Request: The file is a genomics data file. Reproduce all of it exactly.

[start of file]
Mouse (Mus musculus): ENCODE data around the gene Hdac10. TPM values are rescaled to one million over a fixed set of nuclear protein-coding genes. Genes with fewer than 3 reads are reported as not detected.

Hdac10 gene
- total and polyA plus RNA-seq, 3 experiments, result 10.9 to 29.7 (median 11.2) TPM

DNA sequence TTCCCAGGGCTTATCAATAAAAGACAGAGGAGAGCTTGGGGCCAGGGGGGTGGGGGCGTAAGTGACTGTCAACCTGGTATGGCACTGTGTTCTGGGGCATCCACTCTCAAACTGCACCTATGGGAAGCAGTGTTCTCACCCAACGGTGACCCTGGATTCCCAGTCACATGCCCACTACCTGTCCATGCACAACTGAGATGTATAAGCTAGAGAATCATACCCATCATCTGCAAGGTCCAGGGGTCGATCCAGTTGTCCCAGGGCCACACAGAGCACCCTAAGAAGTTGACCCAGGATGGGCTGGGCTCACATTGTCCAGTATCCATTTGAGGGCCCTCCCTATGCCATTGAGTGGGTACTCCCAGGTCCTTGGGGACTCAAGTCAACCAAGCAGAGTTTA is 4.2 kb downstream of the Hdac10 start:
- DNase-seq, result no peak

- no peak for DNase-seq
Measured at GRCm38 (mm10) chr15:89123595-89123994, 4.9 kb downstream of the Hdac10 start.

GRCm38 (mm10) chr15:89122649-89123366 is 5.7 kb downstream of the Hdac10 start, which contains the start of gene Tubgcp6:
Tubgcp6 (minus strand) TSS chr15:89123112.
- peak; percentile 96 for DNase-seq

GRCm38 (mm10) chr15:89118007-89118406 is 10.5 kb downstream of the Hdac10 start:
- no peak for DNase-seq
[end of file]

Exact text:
Mouse (Mus musculus): ENCODE data around the gene Hdac10. TPM values are rescaled to one million over a fixed set of nuclear protein-coding genes. Genes with fewer than 3 reads are reported as not detected.

Hdac10 gene
- total and polyA plus RNA-seq, 3 experiments, result 10.9 to 29.7 (median 11.2) TPM

DNA sequence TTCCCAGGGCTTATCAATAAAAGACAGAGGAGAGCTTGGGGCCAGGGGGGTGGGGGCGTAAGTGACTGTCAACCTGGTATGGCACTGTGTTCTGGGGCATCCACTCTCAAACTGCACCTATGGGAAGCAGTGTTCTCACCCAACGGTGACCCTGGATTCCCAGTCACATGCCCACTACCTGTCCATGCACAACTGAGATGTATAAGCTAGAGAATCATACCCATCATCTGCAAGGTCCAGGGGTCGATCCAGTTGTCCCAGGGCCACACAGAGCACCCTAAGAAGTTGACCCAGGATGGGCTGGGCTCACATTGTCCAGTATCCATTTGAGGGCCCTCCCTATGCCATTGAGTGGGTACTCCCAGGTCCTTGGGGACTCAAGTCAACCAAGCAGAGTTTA is 4.2 kb downstream of the Hdac10 start:
- DNase-seq, result no peak

- no peak for DNase-seq
Measured at GRCm38 (mm10) chr15:89123595-89123994, 4.9 kb downstream of the Hdac10 start.

GRCm38 (mm10) chr15:89122649-89123366 is 5.7 kb downstream of the Hdac10 start, which contains the start of gene Tubgcp6:
Tubgcp6 (minus strand) TSS chr15:89123112.
- peak; percentile 96 for DNase-seq

GRCm38 (mm10) chr15:89118007-89118406 is 10.5 kb downstream of the Hdac10 start:
- no peak for DNase-seq